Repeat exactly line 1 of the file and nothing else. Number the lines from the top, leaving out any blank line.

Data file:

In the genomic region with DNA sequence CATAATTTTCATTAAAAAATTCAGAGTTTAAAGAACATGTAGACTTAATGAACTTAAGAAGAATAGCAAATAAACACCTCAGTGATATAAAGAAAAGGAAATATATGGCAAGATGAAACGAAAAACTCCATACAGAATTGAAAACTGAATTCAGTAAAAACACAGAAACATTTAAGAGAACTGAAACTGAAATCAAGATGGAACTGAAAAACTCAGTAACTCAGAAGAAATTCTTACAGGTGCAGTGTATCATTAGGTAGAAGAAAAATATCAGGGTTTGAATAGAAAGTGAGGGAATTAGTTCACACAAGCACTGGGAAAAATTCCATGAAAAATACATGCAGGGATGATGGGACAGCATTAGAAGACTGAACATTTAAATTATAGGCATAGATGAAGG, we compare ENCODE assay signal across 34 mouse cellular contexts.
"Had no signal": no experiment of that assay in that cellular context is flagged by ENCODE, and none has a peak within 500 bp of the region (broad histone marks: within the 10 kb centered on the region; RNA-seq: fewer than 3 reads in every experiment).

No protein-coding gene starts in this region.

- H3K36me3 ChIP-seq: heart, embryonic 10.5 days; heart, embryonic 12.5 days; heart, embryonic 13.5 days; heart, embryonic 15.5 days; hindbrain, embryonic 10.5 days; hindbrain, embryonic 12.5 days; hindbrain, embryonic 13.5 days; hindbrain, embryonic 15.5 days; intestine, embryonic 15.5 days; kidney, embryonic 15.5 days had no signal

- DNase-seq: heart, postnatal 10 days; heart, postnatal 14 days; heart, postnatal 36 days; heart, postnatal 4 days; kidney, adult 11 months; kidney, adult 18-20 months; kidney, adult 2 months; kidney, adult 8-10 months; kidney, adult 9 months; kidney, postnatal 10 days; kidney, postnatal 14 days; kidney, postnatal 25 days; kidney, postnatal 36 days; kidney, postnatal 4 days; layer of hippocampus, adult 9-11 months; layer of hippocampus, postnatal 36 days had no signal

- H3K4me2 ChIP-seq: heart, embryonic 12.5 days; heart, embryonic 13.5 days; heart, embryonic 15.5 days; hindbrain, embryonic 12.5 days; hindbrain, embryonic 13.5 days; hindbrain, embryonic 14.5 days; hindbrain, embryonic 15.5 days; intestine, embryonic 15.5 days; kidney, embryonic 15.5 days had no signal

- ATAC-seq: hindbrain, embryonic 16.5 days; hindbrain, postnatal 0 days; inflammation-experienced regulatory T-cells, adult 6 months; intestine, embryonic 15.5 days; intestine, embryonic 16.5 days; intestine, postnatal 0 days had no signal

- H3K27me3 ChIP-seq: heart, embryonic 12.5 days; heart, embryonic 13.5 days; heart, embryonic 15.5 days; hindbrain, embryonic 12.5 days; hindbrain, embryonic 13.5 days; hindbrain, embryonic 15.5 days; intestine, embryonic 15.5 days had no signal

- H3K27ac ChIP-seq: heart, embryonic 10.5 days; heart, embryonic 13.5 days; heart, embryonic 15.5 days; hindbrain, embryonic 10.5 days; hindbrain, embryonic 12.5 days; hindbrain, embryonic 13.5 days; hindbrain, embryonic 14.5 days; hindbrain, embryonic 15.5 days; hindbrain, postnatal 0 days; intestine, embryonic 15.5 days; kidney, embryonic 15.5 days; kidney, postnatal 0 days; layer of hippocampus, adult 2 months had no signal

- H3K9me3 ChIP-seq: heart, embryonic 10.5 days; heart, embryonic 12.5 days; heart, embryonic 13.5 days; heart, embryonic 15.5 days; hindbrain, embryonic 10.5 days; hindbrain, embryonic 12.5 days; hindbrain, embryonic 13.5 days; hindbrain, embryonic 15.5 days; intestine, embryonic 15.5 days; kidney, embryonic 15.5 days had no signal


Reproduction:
In the genomic region with DNA sequence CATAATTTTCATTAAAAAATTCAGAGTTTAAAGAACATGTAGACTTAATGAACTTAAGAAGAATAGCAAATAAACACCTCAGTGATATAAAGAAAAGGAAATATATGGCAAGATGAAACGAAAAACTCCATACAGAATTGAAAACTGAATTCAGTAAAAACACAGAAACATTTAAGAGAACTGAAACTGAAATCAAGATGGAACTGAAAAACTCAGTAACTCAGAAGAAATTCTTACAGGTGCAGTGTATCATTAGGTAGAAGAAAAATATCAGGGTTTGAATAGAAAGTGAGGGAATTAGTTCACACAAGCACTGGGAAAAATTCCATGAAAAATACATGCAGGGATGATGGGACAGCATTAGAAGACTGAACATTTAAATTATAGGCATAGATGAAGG, we compare ENCODE assay signal across 34 mouse cellular contexts.